When hurricane Katrina tore through New Orleans, thousands of people were killed, injured or displaced. That was almost seven years ago, but the communities affected by the storm are still rebuilding.
This spring, Wright State University sent students to the Big Easy to help in that process. The trip was the culmination of a UVC service-learning class in which students studied the financial, social and psychological effects of Katrina on people and communities within New Orleans.
“It helped us gain an understanding of what they went through so we’d have background on the city when got down there,” said Chelsea Burns, who participated in the project. Burns is a junior mass communication major. She said that once the class arrived in New Orleans, the damage was not immediately visible.
“You don’t see a lot of the destruction,” she said. “They’ve done a lot of rebuilding. But they talk about how it’s not so much physically rebuilding; it’s about rebuilding the community.”
Kia Watkins, a senior psychology major, said the most moving part of the trip was meeting a man who had lost everything—numerous cars and three houses—in the storm but still invested his last penny in his community center.
“He was one of the most humble people I’ve ever met,” said Watkins. “He said Katrina was the best thing that ever happened to him because it taught him how to appreciate people, and that material things don’t last.”
While they worked in New Orleans, students had the chance to speak to many natives of the city about their experiences. Burns even spoke with Leona Tate, who helped desegregate schools in the wake of Brown versus Board of Education.
The students’ service projects included refurbishing an orphanage for use as a Catholic school and planting gardens to provide food and herbal remedies for people who cannot afford professional health care. They also planted trees in wetlands belonging to local native American tribes.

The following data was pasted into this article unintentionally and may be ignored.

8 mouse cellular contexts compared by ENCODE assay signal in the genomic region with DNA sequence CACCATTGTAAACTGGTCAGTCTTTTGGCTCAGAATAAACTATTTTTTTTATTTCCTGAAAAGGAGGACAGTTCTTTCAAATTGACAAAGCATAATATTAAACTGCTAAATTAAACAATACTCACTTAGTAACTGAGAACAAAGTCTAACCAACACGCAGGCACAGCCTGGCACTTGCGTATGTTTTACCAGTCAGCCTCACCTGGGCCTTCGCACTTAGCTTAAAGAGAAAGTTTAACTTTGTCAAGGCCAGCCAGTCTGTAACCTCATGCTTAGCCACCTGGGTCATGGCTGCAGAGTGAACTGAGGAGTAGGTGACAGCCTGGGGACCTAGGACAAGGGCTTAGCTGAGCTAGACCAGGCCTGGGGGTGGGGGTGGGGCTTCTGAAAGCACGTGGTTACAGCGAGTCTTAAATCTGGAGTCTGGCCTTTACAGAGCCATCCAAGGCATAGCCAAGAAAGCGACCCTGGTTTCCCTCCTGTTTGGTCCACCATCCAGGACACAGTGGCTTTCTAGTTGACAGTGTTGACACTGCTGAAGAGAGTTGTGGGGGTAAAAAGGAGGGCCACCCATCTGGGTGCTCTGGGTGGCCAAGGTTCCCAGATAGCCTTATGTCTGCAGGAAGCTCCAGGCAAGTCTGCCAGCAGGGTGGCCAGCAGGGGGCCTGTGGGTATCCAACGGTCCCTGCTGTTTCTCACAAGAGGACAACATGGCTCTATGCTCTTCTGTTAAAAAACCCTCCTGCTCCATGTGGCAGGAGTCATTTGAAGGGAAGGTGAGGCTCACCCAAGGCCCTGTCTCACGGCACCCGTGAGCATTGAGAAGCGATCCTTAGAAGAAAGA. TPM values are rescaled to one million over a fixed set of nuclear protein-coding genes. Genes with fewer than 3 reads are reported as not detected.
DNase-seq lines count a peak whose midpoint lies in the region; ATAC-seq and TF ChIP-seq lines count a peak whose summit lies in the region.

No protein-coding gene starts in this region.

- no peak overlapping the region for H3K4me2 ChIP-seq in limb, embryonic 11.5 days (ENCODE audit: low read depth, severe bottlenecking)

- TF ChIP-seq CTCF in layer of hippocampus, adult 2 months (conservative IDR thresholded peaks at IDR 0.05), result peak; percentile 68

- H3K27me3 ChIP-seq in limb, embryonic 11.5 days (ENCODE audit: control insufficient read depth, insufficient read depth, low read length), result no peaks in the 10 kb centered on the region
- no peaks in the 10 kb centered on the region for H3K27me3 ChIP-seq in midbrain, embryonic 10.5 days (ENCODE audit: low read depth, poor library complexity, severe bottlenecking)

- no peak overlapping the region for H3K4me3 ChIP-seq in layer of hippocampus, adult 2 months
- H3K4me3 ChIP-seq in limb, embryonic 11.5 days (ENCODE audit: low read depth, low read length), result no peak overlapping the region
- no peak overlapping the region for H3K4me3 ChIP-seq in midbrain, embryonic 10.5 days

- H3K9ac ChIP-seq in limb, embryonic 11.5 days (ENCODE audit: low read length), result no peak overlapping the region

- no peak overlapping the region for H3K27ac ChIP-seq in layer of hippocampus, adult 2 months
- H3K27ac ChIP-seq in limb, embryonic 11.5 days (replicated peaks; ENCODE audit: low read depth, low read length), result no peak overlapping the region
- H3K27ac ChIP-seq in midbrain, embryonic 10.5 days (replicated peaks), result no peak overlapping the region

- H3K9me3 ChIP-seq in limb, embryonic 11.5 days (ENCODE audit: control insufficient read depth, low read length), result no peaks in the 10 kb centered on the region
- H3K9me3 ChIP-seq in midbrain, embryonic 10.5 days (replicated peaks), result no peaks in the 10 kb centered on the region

One of the most talked-about tasks was sorting Mardi Gras beads at an ARC (Association for the Retarded Children) center.
Watkins, who initially thought the project was strange and a little silly, soon learned otherwise. “I didn’t realize that so much funding from Mardi Gras and the Mardi Gras beads is given to the city to help in areas where help is needed,” she said. The ARC recycles the beads, selling them the next year for funds to run the center.
One of Burns’ favorite activities was a visit to a horse rescue.
The horses were found wandering after Katrina, or were let go by owners who could no longer afford to keep them. The woman who runs the rescue farm uses the horses in an incentive program for young people who are struggling in school. In return for good grades, they received riding lessons and got to spend time with the horses, grooming them and working in their stalls.
Both Watkins and Burns said that the trip to New Orleans was eye opening, not only because of the devastation of Katrina, but because it let gave them the opportunity to experience a different culture.
“It helps you learn to look at things from other people’s perspective and become more empathetic,” said Burns. “It gives me more motivation to step outside of my comfort zone and go after opportunities that I wouldn’t normally have.”
Watkins said the time outside the classroom helped her bond with classmates.
“I don’t talk in class at all,” she said. “But the minute you put me somewhere where I’m hands on and interacting with people…that’s the best way to learn.”
The trip to New Orleans builds on Wright State’s already-impressive resume of service-learning curriculum. In addition to the New Orleans group, Wright State sent students to Athens, Ohio this spring to partner with the Good Works. Students from Wright State also went to Joplin, Mo., last year in the wake of the F5 tornado that devastated the region.